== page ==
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How To Be Efficient: Dan Ariely's 6 New Secrets To Managing Your Time

Not having a plan

We are spending more of our time in environments that have their own agendas. Most of the entities in our lives really want us to make mistakes in their favor.

Not having a plan, goals or a system in today’s world is dangerous because the default isn’t neutral.

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How To Be Efficient: Dan Ariely's 6 New Secrets To Managing Your Time

How To Be Efficient: Dan Ariely's 6 New Secrets To Managing Your Time

https://www.bakadesuyo.com/2014/10/how-to-be-efficient/

bakadesuyo.com

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Key Ideas

Not having a plan

We are spending more of our time in environments that have their own agendas. Most of the entities in our lives really want us to make mistakes in their favor.

Not having a plan, goals or a system in today’s world is dangerous because the default isn’t neutral.

Control your environment

... or it will control you. We can’t control our environment everywhere we go, but we have more control than we usually choose to exercise.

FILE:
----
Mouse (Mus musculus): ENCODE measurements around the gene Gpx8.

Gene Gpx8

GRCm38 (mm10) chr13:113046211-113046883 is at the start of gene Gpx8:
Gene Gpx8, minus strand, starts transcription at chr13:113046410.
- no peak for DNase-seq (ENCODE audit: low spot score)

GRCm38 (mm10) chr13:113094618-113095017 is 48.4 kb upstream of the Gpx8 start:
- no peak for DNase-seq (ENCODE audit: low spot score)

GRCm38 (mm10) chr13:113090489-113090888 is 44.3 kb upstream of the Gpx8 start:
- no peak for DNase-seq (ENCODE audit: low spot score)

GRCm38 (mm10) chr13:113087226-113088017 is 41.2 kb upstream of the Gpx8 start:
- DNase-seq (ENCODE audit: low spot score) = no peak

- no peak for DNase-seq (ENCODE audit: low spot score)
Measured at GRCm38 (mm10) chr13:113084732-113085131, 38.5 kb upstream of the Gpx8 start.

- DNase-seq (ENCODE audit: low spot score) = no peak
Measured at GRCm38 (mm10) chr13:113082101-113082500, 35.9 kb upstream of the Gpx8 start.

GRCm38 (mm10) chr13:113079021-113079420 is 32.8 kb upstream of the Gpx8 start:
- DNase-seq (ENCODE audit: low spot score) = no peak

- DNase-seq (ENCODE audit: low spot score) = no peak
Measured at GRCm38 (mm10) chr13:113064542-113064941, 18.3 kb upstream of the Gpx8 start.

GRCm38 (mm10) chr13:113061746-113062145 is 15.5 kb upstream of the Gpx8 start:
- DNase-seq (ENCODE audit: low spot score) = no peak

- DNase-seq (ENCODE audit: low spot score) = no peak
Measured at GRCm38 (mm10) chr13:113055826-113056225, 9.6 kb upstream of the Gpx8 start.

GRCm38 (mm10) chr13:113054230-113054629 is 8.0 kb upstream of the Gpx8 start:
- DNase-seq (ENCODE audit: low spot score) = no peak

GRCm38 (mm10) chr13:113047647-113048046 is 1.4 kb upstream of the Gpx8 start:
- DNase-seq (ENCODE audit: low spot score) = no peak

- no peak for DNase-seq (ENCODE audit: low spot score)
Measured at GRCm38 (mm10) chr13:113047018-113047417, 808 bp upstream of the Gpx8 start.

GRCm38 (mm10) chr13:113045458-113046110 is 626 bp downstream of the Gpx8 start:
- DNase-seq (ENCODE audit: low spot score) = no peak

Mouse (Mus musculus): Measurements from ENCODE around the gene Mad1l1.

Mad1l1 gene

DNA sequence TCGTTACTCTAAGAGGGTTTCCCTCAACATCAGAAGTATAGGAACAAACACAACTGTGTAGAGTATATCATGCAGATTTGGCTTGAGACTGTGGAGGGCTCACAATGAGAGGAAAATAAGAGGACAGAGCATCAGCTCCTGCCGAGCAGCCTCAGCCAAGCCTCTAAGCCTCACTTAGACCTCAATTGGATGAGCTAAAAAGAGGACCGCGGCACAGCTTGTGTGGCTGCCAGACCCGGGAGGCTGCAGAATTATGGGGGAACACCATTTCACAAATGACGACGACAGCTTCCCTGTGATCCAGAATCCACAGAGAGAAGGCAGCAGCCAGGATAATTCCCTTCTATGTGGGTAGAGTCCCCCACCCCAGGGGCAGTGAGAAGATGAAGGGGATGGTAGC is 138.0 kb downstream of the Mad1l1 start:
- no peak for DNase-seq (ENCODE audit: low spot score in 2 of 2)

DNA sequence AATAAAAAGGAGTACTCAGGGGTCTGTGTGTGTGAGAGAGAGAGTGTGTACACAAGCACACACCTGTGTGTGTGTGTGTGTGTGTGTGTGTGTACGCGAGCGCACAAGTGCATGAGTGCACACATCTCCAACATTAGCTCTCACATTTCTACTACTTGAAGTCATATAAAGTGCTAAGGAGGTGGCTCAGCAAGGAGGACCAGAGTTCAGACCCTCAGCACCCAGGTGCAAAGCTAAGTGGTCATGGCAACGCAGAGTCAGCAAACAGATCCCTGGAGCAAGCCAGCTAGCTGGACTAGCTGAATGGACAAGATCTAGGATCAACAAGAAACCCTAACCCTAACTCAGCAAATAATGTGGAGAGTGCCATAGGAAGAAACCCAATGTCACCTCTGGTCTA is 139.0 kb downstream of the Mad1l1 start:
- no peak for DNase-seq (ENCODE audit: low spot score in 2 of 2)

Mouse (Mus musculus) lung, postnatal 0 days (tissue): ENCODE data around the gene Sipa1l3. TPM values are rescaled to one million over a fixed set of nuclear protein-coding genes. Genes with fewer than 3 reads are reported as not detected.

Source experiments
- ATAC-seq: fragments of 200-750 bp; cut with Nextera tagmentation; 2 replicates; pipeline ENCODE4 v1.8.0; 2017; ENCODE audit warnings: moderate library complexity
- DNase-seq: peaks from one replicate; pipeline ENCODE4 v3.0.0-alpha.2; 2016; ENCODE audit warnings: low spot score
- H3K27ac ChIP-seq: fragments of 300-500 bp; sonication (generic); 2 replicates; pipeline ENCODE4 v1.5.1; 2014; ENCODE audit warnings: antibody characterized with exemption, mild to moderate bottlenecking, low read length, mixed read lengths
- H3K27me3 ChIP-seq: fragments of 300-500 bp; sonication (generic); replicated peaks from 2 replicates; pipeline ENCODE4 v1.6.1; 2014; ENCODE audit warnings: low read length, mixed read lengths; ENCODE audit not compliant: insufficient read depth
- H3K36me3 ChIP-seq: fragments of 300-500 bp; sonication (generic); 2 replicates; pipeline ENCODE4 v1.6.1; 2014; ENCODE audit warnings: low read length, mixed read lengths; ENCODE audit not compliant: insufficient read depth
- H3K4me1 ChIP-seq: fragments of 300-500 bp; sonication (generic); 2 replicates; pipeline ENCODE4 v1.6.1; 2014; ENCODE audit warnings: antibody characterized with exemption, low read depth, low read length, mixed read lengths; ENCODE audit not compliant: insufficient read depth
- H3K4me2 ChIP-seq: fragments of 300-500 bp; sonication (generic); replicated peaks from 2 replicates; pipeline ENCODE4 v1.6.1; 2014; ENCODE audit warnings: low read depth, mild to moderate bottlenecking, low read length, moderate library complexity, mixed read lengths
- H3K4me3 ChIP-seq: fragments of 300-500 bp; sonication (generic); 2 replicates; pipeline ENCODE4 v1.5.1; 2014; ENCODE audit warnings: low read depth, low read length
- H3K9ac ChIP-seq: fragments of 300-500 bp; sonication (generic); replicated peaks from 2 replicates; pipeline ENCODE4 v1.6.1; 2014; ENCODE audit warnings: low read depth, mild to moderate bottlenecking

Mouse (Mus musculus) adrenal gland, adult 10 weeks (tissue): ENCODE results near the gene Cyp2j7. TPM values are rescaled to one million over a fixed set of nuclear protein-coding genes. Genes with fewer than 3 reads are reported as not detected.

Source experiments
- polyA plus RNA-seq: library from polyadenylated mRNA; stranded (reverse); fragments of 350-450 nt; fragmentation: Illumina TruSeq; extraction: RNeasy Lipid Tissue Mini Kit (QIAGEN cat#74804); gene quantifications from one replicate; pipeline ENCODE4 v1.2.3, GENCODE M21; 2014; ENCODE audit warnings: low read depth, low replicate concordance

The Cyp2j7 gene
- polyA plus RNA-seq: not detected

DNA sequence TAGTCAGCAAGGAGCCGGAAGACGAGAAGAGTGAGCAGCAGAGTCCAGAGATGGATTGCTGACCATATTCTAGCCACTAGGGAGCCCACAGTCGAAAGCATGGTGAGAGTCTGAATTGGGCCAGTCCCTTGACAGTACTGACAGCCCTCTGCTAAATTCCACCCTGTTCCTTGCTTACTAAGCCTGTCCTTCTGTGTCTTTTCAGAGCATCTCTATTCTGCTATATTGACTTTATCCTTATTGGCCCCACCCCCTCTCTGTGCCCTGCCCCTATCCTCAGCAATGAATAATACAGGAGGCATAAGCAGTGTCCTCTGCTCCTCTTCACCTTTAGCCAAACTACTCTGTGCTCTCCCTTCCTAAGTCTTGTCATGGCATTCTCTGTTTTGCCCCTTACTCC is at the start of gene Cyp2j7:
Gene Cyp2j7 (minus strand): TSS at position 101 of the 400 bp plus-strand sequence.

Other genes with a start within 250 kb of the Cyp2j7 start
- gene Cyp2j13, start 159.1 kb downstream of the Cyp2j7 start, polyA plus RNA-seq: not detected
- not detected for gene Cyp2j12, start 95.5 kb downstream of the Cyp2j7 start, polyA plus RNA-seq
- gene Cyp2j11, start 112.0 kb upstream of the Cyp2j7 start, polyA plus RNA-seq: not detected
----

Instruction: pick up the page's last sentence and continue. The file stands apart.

If you banish distractions and control your calendar you can make sure your environment is ripe for productivity.

Write everything down

We all know how fallible our brains can be yet we routinely trust ourselves to remember and follow through on things.

If it’s important, write it down. Reminders, post-its, and calendars are all good tools.

Peak productivity

You have a window of 2-2.5 hours of peak productivity per day, usually starting a couple of hours after waking.

Those are the hours when you should be working on your most cognitively demanding tasks. The big projects. The stuff that really moves the needle.

The biggest time wasters

  • Meetings: Schedule your work time on your calendar.
  • Email: Most people simply spend too much time in their inboxes to accomplish anything of substance.
  • Multitasking

    It lowers productivity.

  • “Structured Procrastination”: Doing little things that give us the feeling of progress instead of deep work that really makes progress.

Email breaks

You don't need an email break. It won't refresh you.

Getting your head into and out of your work takes time. Switching tasks has cognitive costs that reduce efficiency.

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What Deep Work Is

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Recognizing our limited willpower

...is the first element of deep work.

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